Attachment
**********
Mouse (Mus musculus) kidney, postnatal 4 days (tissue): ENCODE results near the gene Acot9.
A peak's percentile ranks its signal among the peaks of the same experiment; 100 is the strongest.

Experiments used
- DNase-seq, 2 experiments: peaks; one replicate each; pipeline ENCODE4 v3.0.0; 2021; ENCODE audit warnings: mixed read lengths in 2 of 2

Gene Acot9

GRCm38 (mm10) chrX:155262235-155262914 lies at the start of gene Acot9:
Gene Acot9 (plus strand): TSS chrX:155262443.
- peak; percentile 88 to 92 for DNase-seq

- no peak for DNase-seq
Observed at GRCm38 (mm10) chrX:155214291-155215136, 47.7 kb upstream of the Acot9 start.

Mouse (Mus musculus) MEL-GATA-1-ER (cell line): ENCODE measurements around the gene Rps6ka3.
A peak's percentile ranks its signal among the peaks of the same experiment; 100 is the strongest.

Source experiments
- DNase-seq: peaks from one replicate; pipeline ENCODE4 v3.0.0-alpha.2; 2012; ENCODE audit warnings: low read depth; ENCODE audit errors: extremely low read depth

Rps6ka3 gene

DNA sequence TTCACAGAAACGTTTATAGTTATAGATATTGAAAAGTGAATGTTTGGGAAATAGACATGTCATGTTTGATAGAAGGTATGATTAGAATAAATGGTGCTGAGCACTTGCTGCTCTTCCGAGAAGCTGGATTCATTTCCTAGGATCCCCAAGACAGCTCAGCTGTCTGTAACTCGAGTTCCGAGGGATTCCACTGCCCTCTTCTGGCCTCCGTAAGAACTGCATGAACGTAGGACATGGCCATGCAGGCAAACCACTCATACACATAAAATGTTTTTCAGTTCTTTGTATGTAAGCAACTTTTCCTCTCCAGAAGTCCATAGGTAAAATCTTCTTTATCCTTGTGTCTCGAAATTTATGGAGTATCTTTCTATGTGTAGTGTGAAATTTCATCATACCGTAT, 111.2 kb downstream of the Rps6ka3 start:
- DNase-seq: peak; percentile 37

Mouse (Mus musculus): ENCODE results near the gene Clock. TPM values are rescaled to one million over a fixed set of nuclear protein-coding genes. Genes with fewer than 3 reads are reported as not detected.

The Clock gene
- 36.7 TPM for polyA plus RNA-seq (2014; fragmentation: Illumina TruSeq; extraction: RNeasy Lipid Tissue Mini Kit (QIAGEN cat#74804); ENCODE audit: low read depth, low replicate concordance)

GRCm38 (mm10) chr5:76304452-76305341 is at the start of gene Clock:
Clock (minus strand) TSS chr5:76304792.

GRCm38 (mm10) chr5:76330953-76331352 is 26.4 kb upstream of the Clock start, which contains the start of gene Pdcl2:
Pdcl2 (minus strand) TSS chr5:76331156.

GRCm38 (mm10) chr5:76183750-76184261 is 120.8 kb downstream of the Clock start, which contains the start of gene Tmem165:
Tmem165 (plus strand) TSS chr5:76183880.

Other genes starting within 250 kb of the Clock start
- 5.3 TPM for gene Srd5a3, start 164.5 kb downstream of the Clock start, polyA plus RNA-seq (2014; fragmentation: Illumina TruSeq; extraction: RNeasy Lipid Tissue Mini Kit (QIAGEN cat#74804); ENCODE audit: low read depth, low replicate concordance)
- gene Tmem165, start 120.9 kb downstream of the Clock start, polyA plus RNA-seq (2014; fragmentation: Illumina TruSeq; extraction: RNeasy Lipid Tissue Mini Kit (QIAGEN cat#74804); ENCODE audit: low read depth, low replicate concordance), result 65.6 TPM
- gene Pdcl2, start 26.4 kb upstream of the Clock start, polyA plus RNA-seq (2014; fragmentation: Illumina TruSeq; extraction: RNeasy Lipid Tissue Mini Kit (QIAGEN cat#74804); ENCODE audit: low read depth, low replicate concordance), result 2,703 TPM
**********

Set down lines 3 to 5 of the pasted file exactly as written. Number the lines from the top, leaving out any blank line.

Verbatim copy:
Experiments used
- DNase-seq, 2 experiments: peaks; one replicate each; pipeline ENCODE4 v3.0.0; 2021; ENCODE audit warnings: mixed read lengths in 2 of 2

Gene Acot9